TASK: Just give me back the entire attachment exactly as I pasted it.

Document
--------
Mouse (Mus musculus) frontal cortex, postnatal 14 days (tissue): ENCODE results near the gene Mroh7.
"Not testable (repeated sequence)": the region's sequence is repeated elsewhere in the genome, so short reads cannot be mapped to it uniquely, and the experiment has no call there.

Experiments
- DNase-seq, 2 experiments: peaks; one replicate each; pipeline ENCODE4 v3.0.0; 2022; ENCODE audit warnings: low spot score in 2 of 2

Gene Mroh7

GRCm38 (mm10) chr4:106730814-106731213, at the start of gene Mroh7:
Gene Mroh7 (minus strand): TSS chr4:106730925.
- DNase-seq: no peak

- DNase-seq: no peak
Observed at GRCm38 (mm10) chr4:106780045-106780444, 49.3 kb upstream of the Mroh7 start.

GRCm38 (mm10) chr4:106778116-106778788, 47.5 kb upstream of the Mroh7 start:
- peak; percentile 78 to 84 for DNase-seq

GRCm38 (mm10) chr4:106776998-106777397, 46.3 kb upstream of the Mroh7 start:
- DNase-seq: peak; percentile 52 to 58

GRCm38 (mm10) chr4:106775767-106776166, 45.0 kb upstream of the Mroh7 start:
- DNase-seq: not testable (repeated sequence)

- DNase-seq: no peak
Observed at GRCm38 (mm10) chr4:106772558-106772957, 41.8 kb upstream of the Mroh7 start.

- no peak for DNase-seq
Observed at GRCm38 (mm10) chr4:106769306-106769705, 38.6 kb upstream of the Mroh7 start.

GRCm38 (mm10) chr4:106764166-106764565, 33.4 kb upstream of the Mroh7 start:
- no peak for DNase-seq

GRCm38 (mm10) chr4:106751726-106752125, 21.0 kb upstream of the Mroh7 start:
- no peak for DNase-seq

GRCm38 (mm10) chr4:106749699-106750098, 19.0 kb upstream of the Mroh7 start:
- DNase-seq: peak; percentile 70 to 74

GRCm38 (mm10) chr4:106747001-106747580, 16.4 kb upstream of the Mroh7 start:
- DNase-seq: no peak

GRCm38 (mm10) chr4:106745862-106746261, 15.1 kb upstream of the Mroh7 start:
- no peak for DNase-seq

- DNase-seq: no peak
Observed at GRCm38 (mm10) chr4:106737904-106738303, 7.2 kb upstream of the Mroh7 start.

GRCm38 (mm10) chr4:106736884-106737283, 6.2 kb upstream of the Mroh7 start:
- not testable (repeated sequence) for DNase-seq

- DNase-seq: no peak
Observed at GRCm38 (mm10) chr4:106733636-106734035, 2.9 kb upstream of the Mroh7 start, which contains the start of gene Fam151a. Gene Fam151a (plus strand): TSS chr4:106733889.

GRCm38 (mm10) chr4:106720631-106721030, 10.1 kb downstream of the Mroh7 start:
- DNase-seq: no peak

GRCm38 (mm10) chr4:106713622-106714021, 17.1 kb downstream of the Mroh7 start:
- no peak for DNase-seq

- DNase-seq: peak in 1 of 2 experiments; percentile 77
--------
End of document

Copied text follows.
Mouse (Mus musculus) frontal cortex, postnatal 14 days (tissue): ENCODE results near the gene Mroh7.
"Not testable (repeated sequence)": the region's sequence is repeated elsewhere in the genome, so short reads cannot be mapped to it uniquely, and the experiment has no call there.

Experiments
- DNase-seq, 2 experiments: peaks; one replicate each; pipeline ENCODE4 v3.0.0; 2022; ENCODE audit warnings: low spot score in 2 of 2

Gene Mroh7

GRCm38 (mm10) chr4:106730814-106731213, at the start of gene Mroh7:
Gene Mroh7 (minus strand): TSS chr4:106730925.
- DNase-seq: no peak

- DNase-seq: no peak
Observed at GRCm38 (mm10) chr4:106780045-106780444, 49.3 kb upstream of the Mroh7 start.

GRCm38 (mm10) chr4:106778116-106778788, 47.5 kb upstream of the Mroh7 start:
- peak; percentile 78 to 84 for DNase-seq

GRCm38 (mm10) chr4:106776998-106777397, 46.3 kb upstream of the Mroh7 start:
- DNase-seq: peak; percentile 52 to 58

GRCm38 (mm10) chr4:106775767-106776166, 45.0 kb upstream of the Mroh7 start:
- DNase-seq: not testable (repeated sequence)

- DNase-seq: no peak
Observed at GRCm38 (mm10) chr4:106772558-106772957, 41.8 kb upstream of the Mroh7 start.

- no peak for DNase-seq
Observed at GRCm38 (mm10) chr4:106769306-106769705, 38.6 kb upstream of the Mroh7 start.

GRCm38 (mm10) chr4:106764166-106764565, 33.4 kb upstream of the Mroh7 start:
- no peak for DNase-seq

GRCm38 (mm10) chr4:106751726-106752125, 21.0 kb upstream of the Mroh7 start:
- no peak for DNase-seq

GRCm38 (mm10) chr4:106749699-106750098, 19.0 kb upstream of the Mroh7 start:
- DNase-seq: peak; percentile 70 to 74

GRCm38 (mm10) chr4:106747001-106747580, 16.4 kb upstream of the Mroh7 start:
- DNase-seq: no peak

GRCm38 (mm10) chr4:106745862-106746261, 15.1 kb upstream of the Mroh7 start:
- no peak for DNase-seq

- DNase-seq: no peak
Observed at GRCm38 (mm10) chr4:106737904-106738303, 7.2 kb upstream of the Mroh7 start.

GRCm38 (mm10) chr4:106736884-106737283, 6.2 kb upstream of the Mroh7 start:
- not testable (repeated sequence) for DNase-seq

- DNase-seq: no peak
Observed at GRCm38 (mm10) chr4:106733636-106734035, 2.9 kb upstream of the Mroh7 start, which contains the start of gene Fam151a. Gene Fam151a (plus strand): TSS chr4:106733889.

GRCm38 (mm10) chr4:106720631-106721030, 10.1 kb downstream of the Mroh7 start:
- DNase-seq: no peak

GRCm38 (mm10) chr4:106713622-106714021, 17.1 kb downstream of the Mroh7 start:
- no peak for DNase-seq

- DNase-seq: peak in 1 of 2 experiments; percentile 77